neXt Curve attended Interdigital's first 6G Summit that was a two-day exploration of the technologies and the possibilities that will come after 5G. This event was a great opportunity to compare notes with some of the industry thought leaders and inventors who are ideating through the future of communications with the technology horizon research we did for Ofcom in 2019. Will 6G be a revolution on top of an expected revolution or just 5G cans kicked down the road?
neXt Curve attended Qualcomm's premiere event which typically takes places in Maui, Hawaii. Unfortunately, due to the pandemic, the event was virtual but we got the scoop on everything to get excited about the newest edition of Qualcomm’s Snapdragon platform. The new chip set continues to integrate best-in class 5G technologies with powerful mobile compute enhancements that will provide Android smartphone OEMs a wide palette of feature differentiation to pursue in 2021.
neXt Curve virtually attended the 11th annual Huawei Global Mobile Broadband Forum (MBBF) 2020 which was held from November 12th to the 13th in Shanghai, China. The theme for this year's event was "5G for Good and Innovate for New Value." Now that we are approaching year two since the first commercial 5G deployments, Huawei is now focusing on accelerating operator value by making deployments easier and faster, and fostering new-breeds of applications that will enable digital transformation across industries. Even in these early days of 5G, Huawei is looking at what is coming next. Here is what neXt Curve found out.
It has been almost two years since the first commercial deployment of 5G and we have seen operators around the world embark on the deployment of the next-gen mobile wireless network. In these early days of 5G, use cases such as smart factories are touted as proving grounds for 5G’s disruptive potential, but we will need URLLC. neXt Curve is joined by renowned telco industry analyst, Dean Bubley of Disruptive Analysis to discuss the state of URLLC. What is real and what is hype today?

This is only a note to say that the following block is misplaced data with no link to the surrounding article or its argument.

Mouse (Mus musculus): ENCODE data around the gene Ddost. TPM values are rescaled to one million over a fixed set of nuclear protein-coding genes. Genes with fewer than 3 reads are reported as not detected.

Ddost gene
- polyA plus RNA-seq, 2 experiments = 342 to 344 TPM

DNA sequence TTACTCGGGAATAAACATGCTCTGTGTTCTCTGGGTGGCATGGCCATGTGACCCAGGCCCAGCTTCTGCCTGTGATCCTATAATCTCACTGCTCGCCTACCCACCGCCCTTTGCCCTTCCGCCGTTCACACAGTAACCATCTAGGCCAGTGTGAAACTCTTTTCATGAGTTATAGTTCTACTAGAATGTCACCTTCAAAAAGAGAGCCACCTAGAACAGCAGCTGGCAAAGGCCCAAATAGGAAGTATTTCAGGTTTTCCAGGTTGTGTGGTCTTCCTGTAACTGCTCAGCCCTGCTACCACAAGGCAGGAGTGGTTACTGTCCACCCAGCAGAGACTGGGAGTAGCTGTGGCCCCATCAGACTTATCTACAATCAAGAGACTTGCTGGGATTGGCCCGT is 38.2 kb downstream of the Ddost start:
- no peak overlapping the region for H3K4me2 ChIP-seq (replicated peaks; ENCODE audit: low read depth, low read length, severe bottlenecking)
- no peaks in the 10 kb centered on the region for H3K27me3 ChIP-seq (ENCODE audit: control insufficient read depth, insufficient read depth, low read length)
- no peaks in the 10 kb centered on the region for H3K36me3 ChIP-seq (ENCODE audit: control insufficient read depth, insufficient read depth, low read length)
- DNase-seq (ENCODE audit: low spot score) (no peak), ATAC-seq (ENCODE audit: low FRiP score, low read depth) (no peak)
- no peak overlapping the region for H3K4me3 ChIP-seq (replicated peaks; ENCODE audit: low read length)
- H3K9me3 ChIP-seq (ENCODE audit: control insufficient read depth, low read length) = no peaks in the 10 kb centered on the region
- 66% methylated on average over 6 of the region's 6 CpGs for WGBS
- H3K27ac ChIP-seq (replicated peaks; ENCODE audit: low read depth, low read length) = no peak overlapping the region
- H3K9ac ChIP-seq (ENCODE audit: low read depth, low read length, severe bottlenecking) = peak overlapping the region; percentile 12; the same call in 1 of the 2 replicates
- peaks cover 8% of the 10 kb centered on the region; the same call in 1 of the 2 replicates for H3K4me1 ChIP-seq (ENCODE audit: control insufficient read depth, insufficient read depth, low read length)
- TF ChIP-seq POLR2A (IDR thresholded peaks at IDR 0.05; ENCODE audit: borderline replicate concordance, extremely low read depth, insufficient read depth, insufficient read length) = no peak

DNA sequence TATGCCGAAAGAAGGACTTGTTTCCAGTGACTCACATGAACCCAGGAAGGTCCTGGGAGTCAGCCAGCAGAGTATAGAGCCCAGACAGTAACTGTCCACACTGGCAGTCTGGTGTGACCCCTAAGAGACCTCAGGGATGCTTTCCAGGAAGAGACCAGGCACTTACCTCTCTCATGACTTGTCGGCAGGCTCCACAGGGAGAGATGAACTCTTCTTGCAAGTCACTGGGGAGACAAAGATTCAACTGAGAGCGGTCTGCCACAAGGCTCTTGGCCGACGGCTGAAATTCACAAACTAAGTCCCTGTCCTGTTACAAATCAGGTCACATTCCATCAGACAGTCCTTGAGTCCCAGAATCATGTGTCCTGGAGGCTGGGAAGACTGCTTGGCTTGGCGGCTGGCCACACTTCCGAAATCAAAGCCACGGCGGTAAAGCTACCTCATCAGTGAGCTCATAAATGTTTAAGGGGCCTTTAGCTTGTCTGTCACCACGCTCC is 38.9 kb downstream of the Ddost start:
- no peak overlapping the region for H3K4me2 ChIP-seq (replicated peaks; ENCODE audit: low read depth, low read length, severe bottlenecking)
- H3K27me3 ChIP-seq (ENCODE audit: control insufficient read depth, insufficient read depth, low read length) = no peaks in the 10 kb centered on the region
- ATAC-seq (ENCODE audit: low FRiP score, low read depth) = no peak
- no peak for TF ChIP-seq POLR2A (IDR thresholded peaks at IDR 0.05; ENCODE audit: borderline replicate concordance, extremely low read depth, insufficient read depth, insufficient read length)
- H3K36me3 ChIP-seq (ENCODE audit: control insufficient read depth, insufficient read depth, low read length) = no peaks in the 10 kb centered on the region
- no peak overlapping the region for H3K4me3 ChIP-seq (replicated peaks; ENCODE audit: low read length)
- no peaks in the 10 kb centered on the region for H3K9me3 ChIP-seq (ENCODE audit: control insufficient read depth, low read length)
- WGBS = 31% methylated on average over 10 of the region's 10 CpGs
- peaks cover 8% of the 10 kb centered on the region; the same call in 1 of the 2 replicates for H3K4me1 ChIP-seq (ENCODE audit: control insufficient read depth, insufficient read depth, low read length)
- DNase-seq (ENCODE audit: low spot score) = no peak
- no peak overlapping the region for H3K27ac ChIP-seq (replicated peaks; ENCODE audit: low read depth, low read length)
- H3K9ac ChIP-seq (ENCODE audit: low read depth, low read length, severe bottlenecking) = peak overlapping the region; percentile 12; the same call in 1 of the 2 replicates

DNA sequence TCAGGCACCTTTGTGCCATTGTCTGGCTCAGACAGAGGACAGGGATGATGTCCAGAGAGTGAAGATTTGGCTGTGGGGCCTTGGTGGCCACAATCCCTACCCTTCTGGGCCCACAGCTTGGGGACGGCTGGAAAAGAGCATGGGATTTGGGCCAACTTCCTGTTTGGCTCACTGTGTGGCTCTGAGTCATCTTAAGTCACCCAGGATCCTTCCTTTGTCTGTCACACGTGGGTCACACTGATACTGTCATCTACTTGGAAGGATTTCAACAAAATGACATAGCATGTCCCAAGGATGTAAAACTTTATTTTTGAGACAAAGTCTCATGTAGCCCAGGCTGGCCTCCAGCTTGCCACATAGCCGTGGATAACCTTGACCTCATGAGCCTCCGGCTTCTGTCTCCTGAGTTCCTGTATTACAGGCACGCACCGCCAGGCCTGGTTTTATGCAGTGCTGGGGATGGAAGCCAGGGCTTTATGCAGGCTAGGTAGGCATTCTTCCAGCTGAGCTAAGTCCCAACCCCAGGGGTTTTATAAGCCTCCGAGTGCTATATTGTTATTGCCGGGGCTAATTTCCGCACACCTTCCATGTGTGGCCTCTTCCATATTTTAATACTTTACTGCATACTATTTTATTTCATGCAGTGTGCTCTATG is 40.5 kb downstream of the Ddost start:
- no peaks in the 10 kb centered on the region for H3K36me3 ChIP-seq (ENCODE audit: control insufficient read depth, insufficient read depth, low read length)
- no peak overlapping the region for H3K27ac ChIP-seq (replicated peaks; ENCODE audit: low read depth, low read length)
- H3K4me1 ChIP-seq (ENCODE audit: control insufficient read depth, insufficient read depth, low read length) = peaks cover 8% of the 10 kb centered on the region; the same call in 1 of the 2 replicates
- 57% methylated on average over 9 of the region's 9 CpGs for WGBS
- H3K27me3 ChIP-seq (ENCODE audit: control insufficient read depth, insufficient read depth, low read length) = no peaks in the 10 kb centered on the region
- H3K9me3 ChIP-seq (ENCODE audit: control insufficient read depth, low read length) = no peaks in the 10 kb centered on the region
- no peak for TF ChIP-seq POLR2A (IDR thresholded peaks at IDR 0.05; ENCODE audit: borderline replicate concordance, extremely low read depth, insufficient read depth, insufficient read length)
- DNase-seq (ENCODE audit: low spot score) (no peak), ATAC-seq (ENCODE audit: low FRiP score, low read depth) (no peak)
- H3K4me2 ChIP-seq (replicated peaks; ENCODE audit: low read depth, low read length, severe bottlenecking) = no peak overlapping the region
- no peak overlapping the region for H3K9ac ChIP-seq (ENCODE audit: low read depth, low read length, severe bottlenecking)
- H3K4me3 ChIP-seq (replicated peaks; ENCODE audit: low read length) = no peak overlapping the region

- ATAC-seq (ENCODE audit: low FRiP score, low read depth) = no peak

With the advent of Release 16 of 3GPP’s 5G technical specification and the introduction of SA (Standalone) 5G NR, operators can now explore the benefits of E2E network slicing. It will be critical in enabling dynamic placement of network functions across mobile network edge. But 5G is also about MEC which will converge the pipe with compute.
Rakuten recently launched their long-waited and highly-anticipated 5G network service. Despite a Covid-19 induced delay, Rakuten has managed to put up a 5G network in a very short time. The jury is out as to whether they have succeeded but one thing is for certain, Rakuten has proven that an industry outsider can put up a compelling offering with the help of new cloud-based and open technologies.
Arguably, edge computing is nothing new. Depending on your domain, you are familiar with the idea of edge computing. You might say you have been doing it forever. But what makes edge computing different in the era of 5G? What is the industry getting excited about? What are the novel aspects of edge computing that will make 5G transformative.
5G, AI, and the cloud are intersecting to unlock real-time autonomous capabilities at the edge. This evolution represents an inflection point for edge computing and a new frontier for business innovation and reinvention. Discover the potential of ubiquitous intelligence, edge cloud computing, and autonomous infrastructure to transform our world from the age of digital business to autonomous enterprise.
In the last three months, Microsoft has been on a tear building out its portfolio of 5G core and virtualized network service management technologies having acquired Affirmed Networks, and most recently, Metaswitch. The acquisition of these telecom tech companies by the leading enterprise IT technology company and cloud service provider may seem curious at first, but these transactions highlight the acceleration of a transformative trend that we at neXt Curve dubbed Under-the-Bottom (UTB) in our 2019 technology horizon study for Ofcom, the United Kingdom’s communications and media sector regulator.
The evolution of 5G infrastructure will not be homogenous. Operators will be deploying islands of 5G across a sea of 4G and 3G. They will be faced with the challenges of developing, deploying and managing services across hybrid infrastructures that will be comprised of a fragmented mix of the old and the new. In order to accelerate returns on 5G investments operators will need a common, integrated toolchain that allows service providers to scale operations and services across a mixed portfolio of technologies and operating environments.